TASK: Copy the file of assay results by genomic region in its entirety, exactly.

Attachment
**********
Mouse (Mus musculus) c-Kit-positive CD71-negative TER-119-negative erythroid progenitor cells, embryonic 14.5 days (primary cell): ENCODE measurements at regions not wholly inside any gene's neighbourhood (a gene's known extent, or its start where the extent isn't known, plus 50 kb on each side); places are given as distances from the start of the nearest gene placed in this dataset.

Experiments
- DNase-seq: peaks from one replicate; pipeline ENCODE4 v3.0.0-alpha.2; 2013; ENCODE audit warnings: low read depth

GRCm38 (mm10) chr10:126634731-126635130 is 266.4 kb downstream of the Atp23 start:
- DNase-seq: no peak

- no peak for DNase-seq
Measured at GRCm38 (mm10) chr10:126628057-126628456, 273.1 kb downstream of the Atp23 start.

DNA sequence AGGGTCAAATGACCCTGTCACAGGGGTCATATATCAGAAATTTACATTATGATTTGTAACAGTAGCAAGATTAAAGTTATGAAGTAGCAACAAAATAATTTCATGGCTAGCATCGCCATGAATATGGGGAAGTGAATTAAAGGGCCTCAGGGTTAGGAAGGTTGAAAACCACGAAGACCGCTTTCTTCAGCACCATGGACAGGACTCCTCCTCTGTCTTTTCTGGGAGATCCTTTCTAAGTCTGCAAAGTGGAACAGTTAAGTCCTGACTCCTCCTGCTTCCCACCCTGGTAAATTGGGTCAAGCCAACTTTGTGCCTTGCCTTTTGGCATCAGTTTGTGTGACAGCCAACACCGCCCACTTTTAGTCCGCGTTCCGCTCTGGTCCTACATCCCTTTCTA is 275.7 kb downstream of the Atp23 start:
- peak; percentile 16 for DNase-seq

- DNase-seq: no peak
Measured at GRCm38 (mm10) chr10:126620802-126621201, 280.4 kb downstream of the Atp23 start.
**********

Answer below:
Mouse (Mus musculus) c-Kit-positive CD71-negative TER-119-negative erythroid progenitor cells, embryonic 14.5 days (primary cell): ENCODE measurements at regions not wholly inside any gene's neighbourhood (a gene's known extent, or its start where the extent isn't known, plus 50 kb on each side); places are given as distances from the start of the nearest gene placed in this dataset.

Experiments
- DNase-seq: peaks from one replicate; pipeline ENCODE4 v3.0.0-alpha.2; 2013; ENCODE audit warnings: low read depth

GRCm38 (mm10) chr10:126634731-126635130 is 266.4 kb downstream of the Atp23 start:
- DNase-seq: no peak

- no peak for DNase-seq
Measured at GRCm38 (mm10) chr10:126628057-126628456, 273.1 kb downstream of the Atp23 start.

DNA sequence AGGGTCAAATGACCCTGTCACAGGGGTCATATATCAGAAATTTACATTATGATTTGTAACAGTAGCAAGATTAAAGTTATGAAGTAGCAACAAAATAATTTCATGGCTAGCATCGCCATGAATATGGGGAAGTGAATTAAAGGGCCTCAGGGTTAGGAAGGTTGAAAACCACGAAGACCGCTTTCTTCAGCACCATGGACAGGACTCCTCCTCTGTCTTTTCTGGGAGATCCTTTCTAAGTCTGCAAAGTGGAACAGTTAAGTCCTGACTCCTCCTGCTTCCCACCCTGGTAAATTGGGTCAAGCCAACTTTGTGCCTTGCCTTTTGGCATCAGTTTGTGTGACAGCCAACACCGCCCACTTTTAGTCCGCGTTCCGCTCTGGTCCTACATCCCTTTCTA is 275.7 kb downstream of the Atp23 start:
- peak; percentile 16 for DNase-seq

- DNase-seq: no peak
Measured at GRCm38 (mm10) chr10:126620802-126621201, 280.4 kb downstream of the Atp23 start.